La Compagnie is an upstart all business class airline attempting to corner the New York to Western Europe market with fares undercutting the big players. They have had a few operational and communications hiccups leaving me with the taste of sour grapes.
Mr. Yvelin & La Compagnie,
Congratulations on creating an aspirational product and a truly unique airline. Whereas many experts would consider your venture certifiably insane, I applaud you on your dare to dream vision. As a “relative” upstart ourselves attempting to elevate travel at minimal expense, I was truly moved and excited to hear of La Compagnie. All business class at near economy prices? I love it. It could be a game changer.
To curb your enthusiasm, that’s the end of the good news. Two routes and one plane? Have you put the cart before the horse?! I just read that you are leasing an A340 on a temporary basis to replace your single (non) functioning “La Compagnie” plane, which has not been functioning. I could not help but laugh out loud at the idea of people who purchased “La Compagnie” tickets boarding a plane with a “HiFly” tail, perhaps even being served drinks on HiFly napkins. I can only imagine customers wonderment as to where on God’s green earth they might be headed, if they had checked in with the correct airline or in fact, it was just another nightmare. In fairness, I suppose the napkins could be from Virgin Atlantic or Emirates who previously used the plane. Speaking of which, whose seats are installed on this leased bird? Though an Emirates or Virgin Atlantic seat is certainly an “upgrade” from your seats, which we both know are not in fact fully flat, it’s not what people paid for, it’s not La Compagnie.
You need a plane, it needs to say La Compagnie, it needs to have your unique branded colors inside and out and it needs to feature a consistent hard product, even your inferior version of one (we both know you can do better). At this point, you are probably wondering what the f**k the point of this email is and why it’s addressed to you and not your communications or PR team. I have given up on them and the point of this letter is that you have turned a potential fan into an enemy and you can thank your lackluster, movie cliche PR team for my tone.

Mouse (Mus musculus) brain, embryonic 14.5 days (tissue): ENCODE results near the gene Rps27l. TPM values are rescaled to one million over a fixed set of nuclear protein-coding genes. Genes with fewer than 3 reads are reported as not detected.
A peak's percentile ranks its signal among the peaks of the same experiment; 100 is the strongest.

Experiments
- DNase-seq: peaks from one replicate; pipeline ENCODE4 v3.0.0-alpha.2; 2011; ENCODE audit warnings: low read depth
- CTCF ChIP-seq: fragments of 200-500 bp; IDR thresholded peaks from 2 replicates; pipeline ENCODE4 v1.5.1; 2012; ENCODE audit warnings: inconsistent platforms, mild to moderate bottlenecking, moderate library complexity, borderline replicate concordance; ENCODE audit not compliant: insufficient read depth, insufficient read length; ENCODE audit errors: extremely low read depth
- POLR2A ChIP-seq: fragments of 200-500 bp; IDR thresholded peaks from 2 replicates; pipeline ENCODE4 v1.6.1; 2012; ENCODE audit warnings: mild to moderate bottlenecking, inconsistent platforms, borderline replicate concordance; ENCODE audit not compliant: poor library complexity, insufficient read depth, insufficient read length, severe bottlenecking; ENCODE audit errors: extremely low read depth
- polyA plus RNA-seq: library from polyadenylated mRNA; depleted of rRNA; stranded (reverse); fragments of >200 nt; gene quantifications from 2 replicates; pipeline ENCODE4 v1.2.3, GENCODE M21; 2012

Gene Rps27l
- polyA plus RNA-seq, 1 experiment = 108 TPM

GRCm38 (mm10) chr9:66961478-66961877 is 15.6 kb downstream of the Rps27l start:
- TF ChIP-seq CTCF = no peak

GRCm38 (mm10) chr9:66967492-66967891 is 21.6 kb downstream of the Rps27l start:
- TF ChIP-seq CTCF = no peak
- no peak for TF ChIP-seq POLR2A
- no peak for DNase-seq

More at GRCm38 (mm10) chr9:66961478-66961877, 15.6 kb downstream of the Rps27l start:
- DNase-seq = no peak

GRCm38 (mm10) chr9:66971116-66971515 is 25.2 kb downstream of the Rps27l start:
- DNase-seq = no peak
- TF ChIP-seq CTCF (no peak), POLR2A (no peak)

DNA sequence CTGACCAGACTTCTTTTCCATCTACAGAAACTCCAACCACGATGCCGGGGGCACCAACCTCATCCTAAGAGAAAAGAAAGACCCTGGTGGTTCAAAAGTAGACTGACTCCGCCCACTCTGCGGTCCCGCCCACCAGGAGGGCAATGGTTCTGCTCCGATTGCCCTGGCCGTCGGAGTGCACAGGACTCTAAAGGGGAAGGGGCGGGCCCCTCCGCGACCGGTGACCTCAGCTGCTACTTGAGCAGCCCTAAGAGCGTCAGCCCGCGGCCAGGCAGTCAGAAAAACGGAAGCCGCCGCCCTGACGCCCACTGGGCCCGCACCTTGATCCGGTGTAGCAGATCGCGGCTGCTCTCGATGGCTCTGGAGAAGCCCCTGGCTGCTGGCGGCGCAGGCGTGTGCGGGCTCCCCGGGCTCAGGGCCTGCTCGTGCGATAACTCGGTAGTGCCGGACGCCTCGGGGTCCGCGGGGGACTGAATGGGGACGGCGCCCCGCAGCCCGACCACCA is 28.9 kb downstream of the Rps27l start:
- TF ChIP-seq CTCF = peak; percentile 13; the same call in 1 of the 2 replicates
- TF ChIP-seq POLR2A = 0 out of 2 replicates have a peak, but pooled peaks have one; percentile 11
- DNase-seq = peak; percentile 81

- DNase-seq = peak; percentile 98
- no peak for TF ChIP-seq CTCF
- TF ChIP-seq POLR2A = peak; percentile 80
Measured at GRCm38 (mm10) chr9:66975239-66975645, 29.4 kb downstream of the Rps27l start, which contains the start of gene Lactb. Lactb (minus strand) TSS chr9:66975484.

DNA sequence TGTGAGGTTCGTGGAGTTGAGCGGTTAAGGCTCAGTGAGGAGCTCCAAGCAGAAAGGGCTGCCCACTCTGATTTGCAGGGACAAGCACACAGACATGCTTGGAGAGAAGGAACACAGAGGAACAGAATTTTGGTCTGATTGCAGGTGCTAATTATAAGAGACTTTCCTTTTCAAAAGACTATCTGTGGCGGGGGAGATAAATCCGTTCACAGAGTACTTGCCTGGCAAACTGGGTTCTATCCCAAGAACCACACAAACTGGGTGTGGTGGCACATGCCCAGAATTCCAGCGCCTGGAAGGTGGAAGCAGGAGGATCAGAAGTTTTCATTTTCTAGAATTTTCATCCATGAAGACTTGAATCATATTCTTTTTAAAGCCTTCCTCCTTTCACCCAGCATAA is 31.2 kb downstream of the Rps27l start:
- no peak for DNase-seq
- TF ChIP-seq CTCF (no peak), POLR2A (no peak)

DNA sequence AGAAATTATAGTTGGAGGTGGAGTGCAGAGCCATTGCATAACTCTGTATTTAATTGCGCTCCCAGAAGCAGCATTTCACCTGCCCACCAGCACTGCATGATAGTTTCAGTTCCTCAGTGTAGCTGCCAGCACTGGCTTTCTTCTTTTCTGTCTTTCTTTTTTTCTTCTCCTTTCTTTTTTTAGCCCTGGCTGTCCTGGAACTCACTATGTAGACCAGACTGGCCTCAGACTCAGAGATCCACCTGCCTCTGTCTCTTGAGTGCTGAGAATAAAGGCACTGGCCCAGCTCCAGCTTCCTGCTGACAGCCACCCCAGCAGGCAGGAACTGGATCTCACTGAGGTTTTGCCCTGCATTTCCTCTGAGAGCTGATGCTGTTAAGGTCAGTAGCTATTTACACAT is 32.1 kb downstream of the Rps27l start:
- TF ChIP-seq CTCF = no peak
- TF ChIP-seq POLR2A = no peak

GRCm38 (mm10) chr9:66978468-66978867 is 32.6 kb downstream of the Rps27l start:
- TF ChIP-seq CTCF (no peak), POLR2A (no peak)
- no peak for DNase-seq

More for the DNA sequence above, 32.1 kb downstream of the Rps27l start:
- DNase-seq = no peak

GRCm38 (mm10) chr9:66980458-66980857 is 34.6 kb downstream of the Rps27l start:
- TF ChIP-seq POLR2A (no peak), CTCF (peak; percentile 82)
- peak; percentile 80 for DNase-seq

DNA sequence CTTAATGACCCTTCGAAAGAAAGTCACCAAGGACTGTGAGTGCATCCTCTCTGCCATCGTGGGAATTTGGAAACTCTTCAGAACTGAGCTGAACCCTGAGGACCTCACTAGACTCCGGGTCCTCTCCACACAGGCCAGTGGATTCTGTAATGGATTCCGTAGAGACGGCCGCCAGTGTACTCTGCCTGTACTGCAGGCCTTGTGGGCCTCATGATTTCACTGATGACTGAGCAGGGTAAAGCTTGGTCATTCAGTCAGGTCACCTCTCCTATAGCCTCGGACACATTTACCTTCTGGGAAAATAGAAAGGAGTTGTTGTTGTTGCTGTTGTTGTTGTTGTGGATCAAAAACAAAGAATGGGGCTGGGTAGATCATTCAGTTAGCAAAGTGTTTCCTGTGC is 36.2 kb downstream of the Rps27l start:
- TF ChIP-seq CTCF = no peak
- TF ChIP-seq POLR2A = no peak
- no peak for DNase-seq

Putting aside how ludicrous I have found your flight operations of late, adding a second route without a second (or single functioning) plane, not informing passengers bound for Paris that they would be stopping over in London or the fact that you are loading no more than 74 passengers on a jet built for over 200, your communications team has left me with the same feeling that comes from warm, flat champagne. I legitimately find your concept fascinating and directly in line with a level of travel my readership aspires to on a daily basis. I emailed Kimberly of Hawk PR from your team in hopes of making friends, learning more and paying for a ticket four times without response. Eventually, I emailed someone on your french side, Marion LaMure and was promptly fobbed off after an initial email. Why would you take a potential huge fan and outlet and turn it into an angry critic? Of course I know I am not from the New York Times and I assure you, I have no sense of self importance. At the same time, in building a brand, even the little guys are important, especially ones who are on your side. I wanted to pay for a ticket and write an official review, I couldn’t even get an email back. I respond to every one of my readers because I truly value every one of them.
I hope you succeed. Because I know how much CEO’s appreciate advice I figured I would take this last paragraph opportunity to give you a few pointers. For starters, stop pissing on your customers heads and telling them it’s raining. People who buy tickets to Paris deserve direct flights to Paris. People flying to London deserve notice if you cancel a flight, regardless of reason. If you’re going to start an airline you need your own plane. When you cancel a flight it has serious financial implications. Offering less than the cost of an economy ticket for multiple days of inconvenience will not cut it. You need every one of us if you are going to survive. You don’t want us to think it was good, you want us to rave of how other worldly fantastic the experience was. If and only if you do that, you might just be around next year to write me back. By the way, I would love to eat my words and I would love the opportunity to review your product because I believe in your intentions. Hopefully you are better at communicating than your communications team.
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